Turkish airstrikes target ISIL in Syria
File photo: The Turkish Air ForceTurkey carried out airstrikes against three Islamic State of Iraq and the Levant (ISIL) targets in Syria for 13 minutes early July 24.
Three Turkish F-16 fighter jets took off from the 8th Main Jet Base in the southeastern province of Diyarbakır at 3:12 a.m. and hit two ISIL headquarters and one rallying point inside Syria with guided missiles from 3:40 a.m. to 3:53 a.m., Turkish Prime Minister's Office said in a statement.
The operation was named after Yalçın Nane, a non-commissioned military officer who was killed during Turkish army's first gunfight with ISIL on the border in the province of Kilis on July 23.
Ankara informed its allies before the military operation on early July 24 that hit ISIL targets, a Turkish official told the Hürriyet Daily News.
Private broadcaster CNNTürk reported that the Turkish jets launched their missiles from Turkey, without entering the Syrian airspace.
The decision was taken at a special security meeting in Ankara late July 23, hours after the clash on the border.
"The state of the Republic of Turkey is decisive in taking any precaution to safeguard its national security," the official statement confirming the airstrikes said on July 24, adding that the Turkish F-16s returned to their bases at 4:24 a.m.
Suicide bombing triggers more violence
The Turkish Armed Forces (TSK) had announced that five armed terrorists opened fire at a military outpost on Syrian border on July 23 and killed one non-commissioner officer, while wounding two troops. As a result of Turkish retaliation, one ISIL militant was killed and three ISIL vehicles were hit.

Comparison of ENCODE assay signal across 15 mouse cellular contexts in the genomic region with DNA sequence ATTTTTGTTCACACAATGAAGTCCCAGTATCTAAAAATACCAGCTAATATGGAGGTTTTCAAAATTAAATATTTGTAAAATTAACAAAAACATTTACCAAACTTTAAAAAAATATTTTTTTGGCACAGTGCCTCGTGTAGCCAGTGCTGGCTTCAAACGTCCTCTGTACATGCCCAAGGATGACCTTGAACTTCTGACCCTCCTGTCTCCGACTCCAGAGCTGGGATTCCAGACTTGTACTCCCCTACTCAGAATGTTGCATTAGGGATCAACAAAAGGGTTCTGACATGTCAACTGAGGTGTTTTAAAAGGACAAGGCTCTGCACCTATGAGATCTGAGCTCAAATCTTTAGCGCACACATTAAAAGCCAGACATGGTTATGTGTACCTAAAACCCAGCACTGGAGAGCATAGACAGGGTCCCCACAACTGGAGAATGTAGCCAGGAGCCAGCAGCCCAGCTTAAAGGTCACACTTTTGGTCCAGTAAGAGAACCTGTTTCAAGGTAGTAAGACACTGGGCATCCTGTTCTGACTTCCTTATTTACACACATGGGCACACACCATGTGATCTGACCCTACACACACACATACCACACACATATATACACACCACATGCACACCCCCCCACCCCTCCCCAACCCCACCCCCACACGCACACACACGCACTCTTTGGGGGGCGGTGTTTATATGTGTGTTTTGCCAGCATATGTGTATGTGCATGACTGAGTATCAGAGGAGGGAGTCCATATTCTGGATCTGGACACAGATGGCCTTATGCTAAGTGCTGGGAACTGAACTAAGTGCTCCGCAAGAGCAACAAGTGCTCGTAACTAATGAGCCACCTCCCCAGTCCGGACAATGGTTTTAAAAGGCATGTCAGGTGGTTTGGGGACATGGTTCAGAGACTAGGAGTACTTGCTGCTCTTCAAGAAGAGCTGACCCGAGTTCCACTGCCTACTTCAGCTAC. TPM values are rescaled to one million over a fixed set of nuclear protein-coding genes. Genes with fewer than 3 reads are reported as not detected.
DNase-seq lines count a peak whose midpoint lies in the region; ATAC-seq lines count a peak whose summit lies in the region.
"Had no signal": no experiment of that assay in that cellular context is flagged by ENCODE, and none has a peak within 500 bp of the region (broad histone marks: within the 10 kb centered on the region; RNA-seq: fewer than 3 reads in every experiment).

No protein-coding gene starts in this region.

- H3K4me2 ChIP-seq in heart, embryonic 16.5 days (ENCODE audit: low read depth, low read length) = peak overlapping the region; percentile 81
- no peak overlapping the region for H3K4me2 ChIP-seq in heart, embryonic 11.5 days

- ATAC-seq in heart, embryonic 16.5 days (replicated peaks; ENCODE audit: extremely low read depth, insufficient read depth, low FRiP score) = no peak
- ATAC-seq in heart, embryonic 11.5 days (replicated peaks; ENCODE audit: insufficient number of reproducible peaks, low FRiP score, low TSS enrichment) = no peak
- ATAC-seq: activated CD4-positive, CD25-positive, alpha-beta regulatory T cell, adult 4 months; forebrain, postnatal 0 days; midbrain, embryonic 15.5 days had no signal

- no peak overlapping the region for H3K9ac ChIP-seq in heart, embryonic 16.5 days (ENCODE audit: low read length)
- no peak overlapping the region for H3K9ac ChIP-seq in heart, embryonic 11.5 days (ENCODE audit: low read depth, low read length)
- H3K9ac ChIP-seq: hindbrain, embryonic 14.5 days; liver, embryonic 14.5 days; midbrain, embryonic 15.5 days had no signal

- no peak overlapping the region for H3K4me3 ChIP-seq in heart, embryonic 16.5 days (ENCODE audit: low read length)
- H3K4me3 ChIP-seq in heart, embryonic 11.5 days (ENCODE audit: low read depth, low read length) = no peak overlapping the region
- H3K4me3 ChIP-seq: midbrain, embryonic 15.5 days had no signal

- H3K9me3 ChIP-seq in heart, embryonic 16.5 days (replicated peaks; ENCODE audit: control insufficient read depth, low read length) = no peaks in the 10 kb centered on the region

Hours before the July 23 border clash which involved four Turkish tanks, Turkey agreed to open its İncirlik military base to aircraft of the anti-ISIL coalition.
The new joint action consensus between Turkey and the United States also covers a partial no-fly zone over the Turkey-Syria border.
The 90-kilometer line between Syria’s Mare and Cerablus will be 40 to 50 kilometers deep, sources told daily Hürriyet, while elaborating on the security steps outlined by Deputy Prime Minister Bülent Arınç, following a cabinet meeting on July 22.
Turkey also recently decided to beef up security on its borders with Syria by flying surveillance balloons and building a two-fenced border system with a new moat.
On July 20, 32 people were killed by a suicide bombing in a Turkish town on the Syrian border that the government blamed on ISIL.
This sparked an upsurge in violence in Turkey’s Kurdish-dominated southeast, where many accuse the Turkish authorities of collaborating with ISIL, accusations Ankara denies.
Turkish police on July 24 launched raids to arrest suspected members of ISIL and other militant groups, including the outlawed Kurdistan Workers' Party (PKK), in an apparent bid to stamp down on all sources of violence, the state-run Anadolu Agency said.